Father’s Column – March 31, 2019

Posted on March 31, 2019 View all news

Laudetur Jesus Christus! Gelobt sei Jesus Christus!
Sia lodato Gesù Cristo! Praised be Jesus Christ! 

I would first of all like to congratulate both Bro. Brent & Bro. Henry for their reception of the Ministry of Acolyte on March 25. This is the final step that they will make before their Ordination to the Diaconate next year.  Please remember them in your prayers!

I also want to thank all who helped in any way with our reception after Mass on March 25, which also served as the Old St. Mary’s Parish Feast Day. I would like to thank in a particular way Joanne Hull who did a great job at organizing everyone. Thank you!!

As we move closer to Holy Week, we now begin to forcus not just on our own sins and self-denial, but what Christ ultimately suffered for us. Please be sure to look at the Holy Week schedule and plan ahead now! Below is a sermon from Cardinal Newman, an Oratorian, who will soon be a saint. Mediate upon it this week. Please find the link to the full sermon below. Have a blessed week ahead!

“As time goes on, and Easter draws nearer, we are called upon not only to mourn over our sins, but especially over the various sufferings which Christ our Lord and Saviour underwent on account of them. Why is it, my brethren, that we have so little feeling on the matter as we commonly have? Why is it that we are used to let the season come and go just like any other season, not thinking more of Christ than at other times, or, at least, not feeling more? Am I not right in saying that this is the case? and if so, have I not cause for asking why it is the case? We are not moved when we hear of the bitter passion of Jesus Christ, the Son of God, for us. We neither bewail our sins which caused it, nor have any sympathy with it. We do not suffer with Him. If we come to Church, we hear, {40} and then we go away again; not distressed at all; or if distressed, only for the moment. And many do not come to Church at all; and to them, of course, this holy and solemn time is like other times. They eat, and drink, and sleep, and rise up, and go about their business and their pleasure, just as usual. They do not carry the thought of Him who died for them, along with them,—with them wherever they are,—with them “whether they eat, or drink, or whatever they do.” They in no sense “live,” to use St. Paul’s words, “by the faith of the Son of God, who loved them and gave Himself for them.”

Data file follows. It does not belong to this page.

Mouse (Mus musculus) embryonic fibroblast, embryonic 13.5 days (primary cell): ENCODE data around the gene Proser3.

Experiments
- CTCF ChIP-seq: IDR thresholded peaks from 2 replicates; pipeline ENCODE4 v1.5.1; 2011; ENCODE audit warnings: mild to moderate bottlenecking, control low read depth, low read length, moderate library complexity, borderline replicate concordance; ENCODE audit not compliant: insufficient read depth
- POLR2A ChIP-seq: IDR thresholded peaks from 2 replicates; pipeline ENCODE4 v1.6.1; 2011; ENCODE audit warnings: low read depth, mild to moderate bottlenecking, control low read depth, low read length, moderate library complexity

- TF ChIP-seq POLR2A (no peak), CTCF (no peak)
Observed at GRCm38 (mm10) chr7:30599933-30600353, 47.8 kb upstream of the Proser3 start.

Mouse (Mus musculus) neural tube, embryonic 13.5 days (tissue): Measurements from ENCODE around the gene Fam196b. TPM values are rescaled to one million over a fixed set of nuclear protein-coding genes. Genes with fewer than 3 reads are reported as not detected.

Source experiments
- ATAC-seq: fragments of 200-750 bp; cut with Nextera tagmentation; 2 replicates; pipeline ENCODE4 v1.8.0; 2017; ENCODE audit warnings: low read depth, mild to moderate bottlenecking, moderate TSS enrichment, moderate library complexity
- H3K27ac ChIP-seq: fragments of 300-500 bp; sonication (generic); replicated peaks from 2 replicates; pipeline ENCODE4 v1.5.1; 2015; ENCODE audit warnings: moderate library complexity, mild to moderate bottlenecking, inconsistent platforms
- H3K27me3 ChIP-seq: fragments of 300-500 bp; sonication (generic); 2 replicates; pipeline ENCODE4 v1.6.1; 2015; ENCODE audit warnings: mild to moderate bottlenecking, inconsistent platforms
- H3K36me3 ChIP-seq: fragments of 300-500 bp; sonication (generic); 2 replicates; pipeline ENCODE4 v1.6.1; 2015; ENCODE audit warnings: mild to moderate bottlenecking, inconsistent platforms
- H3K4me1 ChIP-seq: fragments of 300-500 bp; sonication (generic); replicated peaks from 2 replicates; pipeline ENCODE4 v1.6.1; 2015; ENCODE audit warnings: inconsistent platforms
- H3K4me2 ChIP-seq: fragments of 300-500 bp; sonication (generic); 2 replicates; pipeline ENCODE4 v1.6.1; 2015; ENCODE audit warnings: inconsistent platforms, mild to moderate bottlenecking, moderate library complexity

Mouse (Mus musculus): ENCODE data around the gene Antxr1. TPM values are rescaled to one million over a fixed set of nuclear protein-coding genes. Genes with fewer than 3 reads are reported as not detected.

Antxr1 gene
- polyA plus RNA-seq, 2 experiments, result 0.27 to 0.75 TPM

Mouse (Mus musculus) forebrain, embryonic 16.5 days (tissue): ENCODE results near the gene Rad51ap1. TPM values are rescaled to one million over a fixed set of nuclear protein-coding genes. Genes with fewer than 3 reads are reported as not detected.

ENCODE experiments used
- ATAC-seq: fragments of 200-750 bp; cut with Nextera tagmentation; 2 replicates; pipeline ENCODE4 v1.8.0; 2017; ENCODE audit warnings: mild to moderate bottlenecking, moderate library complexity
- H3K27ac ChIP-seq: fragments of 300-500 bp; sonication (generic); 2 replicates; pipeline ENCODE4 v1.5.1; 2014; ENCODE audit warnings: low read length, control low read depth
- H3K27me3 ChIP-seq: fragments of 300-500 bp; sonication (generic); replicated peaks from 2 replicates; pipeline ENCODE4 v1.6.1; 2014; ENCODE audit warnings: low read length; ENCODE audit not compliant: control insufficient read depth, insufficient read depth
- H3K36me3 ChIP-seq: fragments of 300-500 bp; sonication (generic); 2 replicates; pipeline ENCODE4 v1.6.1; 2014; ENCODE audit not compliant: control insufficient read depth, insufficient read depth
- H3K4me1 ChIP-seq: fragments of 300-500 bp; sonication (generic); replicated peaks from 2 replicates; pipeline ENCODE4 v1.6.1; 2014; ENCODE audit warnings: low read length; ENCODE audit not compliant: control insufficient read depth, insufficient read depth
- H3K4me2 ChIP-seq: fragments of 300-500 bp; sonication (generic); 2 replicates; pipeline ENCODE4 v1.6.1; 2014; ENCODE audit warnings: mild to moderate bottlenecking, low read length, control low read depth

This, alas! cannot be denied. Yet, if it be so, that the Son of God came down from heaven, put aside His glory, and submitted to be despised, cruelly treated, and put to death by His own creatures,—by those whom He had made, and whom He had preserved up to that day, and was then upholding in life and being,—is it reasonable that so great an event should not move us? Alas! I sorrowfully foretell that time will go on, and Passion-tide, Good Friday, and Easter-Day will pass by, and the weeks after it, and many of you will be just what you were—not at all nearer heaven, not at all nearer Christ in your hearts and lives, not impressed lastingly or savingly with the thought of His mercies and your own sins and demerits.” Bl. John Henry Newman